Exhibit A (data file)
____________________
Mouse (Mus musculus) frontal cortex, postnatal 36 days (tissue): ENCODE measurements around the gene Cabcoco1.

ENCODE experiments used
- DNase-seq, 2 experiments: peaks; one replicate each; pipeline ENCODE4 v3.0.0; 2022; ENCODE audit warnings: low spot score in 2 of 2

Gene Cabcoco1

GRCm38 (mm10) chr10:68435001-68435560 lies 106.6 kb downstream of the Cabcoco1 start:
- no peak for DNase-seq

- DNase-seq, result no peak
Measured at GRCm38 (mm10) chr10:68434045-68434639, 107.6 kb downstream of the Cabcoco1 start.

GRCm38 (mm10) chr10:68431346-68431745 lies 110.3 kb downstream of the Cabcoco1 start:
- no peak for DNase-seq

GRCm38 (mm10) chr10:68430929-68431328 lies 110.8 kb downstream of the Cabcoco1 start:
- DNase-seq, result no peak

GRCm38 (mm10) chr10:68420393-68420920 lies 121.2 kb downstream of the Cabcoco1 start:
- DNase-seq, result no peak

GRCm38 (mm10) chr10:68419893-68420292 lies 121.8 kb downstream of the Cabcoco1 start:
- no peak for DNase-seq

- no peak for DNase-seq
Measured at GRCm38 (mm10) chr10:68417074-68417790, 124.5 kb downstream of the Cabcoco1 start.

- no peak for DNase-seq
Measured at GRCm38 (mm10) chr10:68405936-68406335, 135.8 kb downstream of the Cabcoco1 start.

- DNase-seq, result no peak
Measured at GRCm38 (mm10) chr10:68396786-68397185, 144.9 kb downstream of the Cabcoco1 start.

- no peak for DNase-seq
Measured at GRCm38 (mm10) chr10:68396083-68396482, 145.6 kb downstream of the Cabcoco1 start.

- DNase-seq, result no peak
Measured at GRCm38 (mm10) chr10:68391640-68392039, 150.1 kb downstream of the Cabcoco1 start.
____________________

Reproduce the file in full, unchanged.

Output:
Mouse (Mus musculus) frontal cortex, postnatal 36 days (tissue): ENCODE measurements around the gene Cabcoco1.

ENCODE experiments used
- DNase-seq, 2 experiments: peaks; one replicate each; pipeline ENCODE4 v3.0.0; 2022; ENCODE audit warnings: low spot score in 2 of 2

Gene Cabcoco1

GRCm38 (mm10) chr10:68435001-68435560 lies 106.6 kb downstream of the Cabcoco1 start:
- no peak for DNase-seq

- DNase-seq, result no peak
Measured at GRCm38 (mm10) chr10:68434045-68434639, 107.6 kb downstream of the Cabcoco1 start.

GRCm38 (mm10) chr10:68431346-68431745 lies 110.3 kb downstream of the Cabcoco1 start:
- no peak for DNase-seq

GRCm38 (mm10) chr10:68430929-68431328 lies 110.8 kb downstream of the Cabcoco1 start:
- DNase-seq, result no peak

GRCm38 (mm10) chr10:68420393-68420920 lies 121.2 kb downstream of the Cabcoco1 start:
- DNase-seq, result no peak

GRCm38 (mm10) chr10:68419893-68420292 lies 121.8 kb downstream of the Cabcoco1 start:
- no peak for DNase-seq

- no peak for DNase-seq
Measured at GRCm38 (mm10) chr10:68417074-68417790, 124.5 kb downstream of the Cabcoco1 start.

- no peak for DNase-seq
Measured at GRCm38 (mm10) chr10:68405936-68406335, 135.8 kb downstream of the Cabcoco1 start.

- DNase-seq, result no peak
Measured at GRCm38 (mm10) chr10:68396786-68397185, 144.9 kb downstream of the Cabcoco1 start.

- no peak for DNase-seq
Measured at GRCm38 (mm10) chr10:68396083-68396482, 145.6 kb downstream of the Cabcoco1 start.

- DNase-seq, result no peak
Measured at GRCm38 (mm10) chr10:68391640-68392039, 150.1 kb downstream of the Cabcoco1 start.